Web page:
Rounding out the 2016 CBE Political 100, we wanted to highlight a couple of individuals who deserve mention for their individual efforts and ongoing impact on legislative activity by moving the needle to end prohibition on a local, state, or federal level.
First on the list, and someone who was on the original list that was inadvertently excluded, is Director of Government Relations for the National Cannabis Industry Association and our 95th ranked member, Michael Correia. Over the last few years, Correia has worked tirelessly to open doors on Capitol Hill and push for changes in banking and 280E tax regulation. Section 280E of the Internal Revenue Code hindered the industry’s growth and made it difficult, in addition to unsafe, for industry operators who have primarily had to deal in cash transactions.
Two others that deserve recognition are Tennessee Congressman, Steve Cohen (who wasn’t shy about letting CBE know of its oversight) and Paul Armentano, NORML’s Deputy Director.
In 2015, Cohen and Rep. Don Young (R-AK) introduced the House companion to a groundbreaking bill legalizing marijuana for medical use that was introduced in the Senate by Senators Cory Booker (D-NJ), Rand Paul (R-KY), and Kirsten Gillibrand (D-NY). He also introduced The Unmuzzle the Drug Czar Act of 2014 (H.R. 4046), which would have repealed a little known provision of federal law that requires the director of the Office of National Drug Control Policy (ONDCP)—informally known as the U.S. Drug Czar—to “take such actions as necessary to oppose any attempt to legalize the use” of marijuana or any Schedule I drug for medical or nonmedical use, if passed.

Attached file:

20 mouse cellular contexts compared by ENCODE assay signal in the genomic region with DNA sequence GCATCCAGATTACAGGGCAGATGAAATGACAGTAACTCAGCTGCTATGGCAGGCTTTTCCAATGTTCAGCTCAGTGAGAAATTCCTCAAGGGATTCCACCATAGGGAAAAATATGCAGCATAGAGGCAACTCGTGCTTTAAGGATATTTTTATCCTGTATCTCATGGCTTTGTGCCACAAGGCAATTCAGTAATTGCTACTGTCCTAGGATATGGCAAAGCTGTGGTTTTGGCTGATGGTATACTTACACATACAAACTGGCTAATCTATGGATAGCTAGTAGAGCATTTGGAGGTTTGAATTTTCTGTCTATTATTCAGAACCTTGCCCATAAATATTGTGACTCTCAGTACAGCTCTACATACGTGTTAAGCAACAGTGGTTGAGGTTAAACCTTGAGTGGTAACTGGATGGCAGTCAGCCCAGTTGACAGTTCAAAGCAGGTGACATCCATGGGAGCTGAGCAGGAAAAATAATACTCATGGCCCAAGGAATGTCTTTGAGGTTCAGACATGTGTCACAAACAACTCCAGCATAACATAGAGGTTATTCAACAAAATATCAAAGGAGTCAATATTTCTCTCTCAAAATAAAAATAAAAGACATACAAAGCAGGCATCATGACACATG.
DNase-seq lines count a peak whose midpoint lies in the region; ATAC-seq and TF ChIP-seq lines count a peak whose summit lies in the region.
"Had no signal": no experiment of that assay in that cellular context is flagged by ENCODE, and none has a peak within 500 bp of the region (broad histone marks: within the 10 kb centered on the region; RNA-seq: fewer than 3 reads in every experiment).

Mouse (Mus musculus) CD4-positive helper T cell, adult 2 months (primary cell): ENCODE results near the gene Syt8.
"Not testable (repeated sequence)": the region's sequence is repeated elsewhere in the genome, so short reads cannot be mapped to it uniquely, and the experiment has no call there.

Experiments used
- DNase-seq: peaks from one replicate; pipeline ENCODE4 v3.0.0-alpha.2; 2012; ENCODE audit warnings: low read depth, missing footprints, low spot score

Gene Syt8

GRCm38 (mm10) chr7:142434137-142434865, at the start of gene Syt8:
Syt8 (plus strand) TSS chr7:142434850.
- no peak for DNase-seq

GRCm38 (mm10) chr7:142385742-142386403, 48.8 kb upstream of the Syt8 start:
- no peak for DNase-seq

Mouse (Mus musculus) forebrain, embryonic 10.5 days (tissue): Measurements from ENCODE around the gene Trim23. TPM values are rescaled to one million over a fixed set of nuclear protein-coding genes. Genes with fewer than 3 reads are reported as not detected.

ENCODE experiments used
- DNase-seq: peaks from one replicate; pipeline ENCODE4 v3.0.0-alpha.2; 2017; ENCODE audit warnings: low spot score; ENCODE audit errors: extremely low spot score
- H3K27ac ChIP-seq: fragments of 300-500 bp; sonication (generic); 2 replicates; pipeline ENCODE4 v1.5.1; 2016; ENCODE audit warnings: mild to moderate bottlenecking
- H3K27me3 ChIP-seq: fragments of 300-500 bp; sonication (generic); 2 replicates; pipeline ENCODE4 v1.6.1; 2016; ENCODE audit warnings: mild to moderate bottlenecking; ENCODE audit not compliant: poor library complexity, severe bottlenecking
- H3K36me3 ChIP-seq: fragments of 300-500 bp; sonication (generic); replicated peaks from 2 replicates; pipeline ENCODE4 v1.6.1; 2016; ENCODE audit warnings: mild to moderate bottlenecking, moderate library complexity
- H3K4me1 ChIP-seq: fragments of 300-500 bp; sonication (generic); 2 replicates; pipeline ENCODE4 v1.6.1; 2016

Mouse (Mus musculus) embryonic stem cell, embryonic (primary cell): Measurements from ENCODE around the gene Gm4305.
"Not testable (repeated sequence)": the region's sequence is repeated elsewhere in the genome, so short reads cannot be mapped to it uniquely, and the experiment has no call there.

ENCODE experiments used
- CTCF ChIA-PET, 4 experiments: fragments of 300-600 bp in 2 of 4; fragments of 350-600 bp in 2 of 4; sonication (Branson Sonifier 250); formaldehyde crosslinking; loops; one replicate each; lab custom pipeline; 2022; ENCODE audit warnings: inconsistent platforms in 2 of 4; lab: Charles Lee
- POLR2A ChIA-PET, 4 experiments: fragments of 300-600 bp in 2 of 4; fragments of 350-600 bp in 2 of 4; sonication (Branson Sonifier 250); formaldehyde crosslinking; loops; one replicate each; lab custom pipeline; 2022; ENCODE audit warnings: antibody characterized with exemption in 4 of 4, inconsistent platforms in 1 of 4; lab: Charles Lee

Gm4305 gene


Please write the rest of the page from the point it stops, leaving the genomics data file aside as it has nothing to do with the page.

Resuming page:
Armentano’s writing and research on marijuana policy has appeared in more than 750 publications, scholarly and/or peer-reviewed journals, as well as in more than two dozen textbooks and anthologies. He is also coauthor of Marijuana is Safer: So Why Are We Driving People to Drink?
On the “I am Mad as Hell ” front, it drives me crazy that the Golden State’s new Medical Marijuana program seems designed to employ as many regulators as possible by only allowing 17 licensure categories identified by the law that went into effect on January 1, 2016. The State said it needs until January 2018 to set up the necessary agencies, information systems, and regulations to actually begin issuing licenses. In other words, let’s continue to bloat the largest employer of state employees in the nation and charge the cannabis industry to do so. Greed hath no limits—, whether it be in the private or public sector.
Industry friends continue to tell CBE horror stories about the massive amounts of litigation and unsavory characters looking to swindle them, along with other reputable operators in the industry. It’s difficult to point fingers at any particular assailant, but our word of advice is that before you get married, it is probably wise to date; maybe live together; get engaged; and only tie the knot when you are absolutely, 99.9999999% sure that you know how your partner will act “to have and to hold from this day forward, for better, for worse, for richer, for poorer, in sickness and health, until death do us part.” There seems to be a lot of deaths occurring out there—at least in cannabis related business relationships.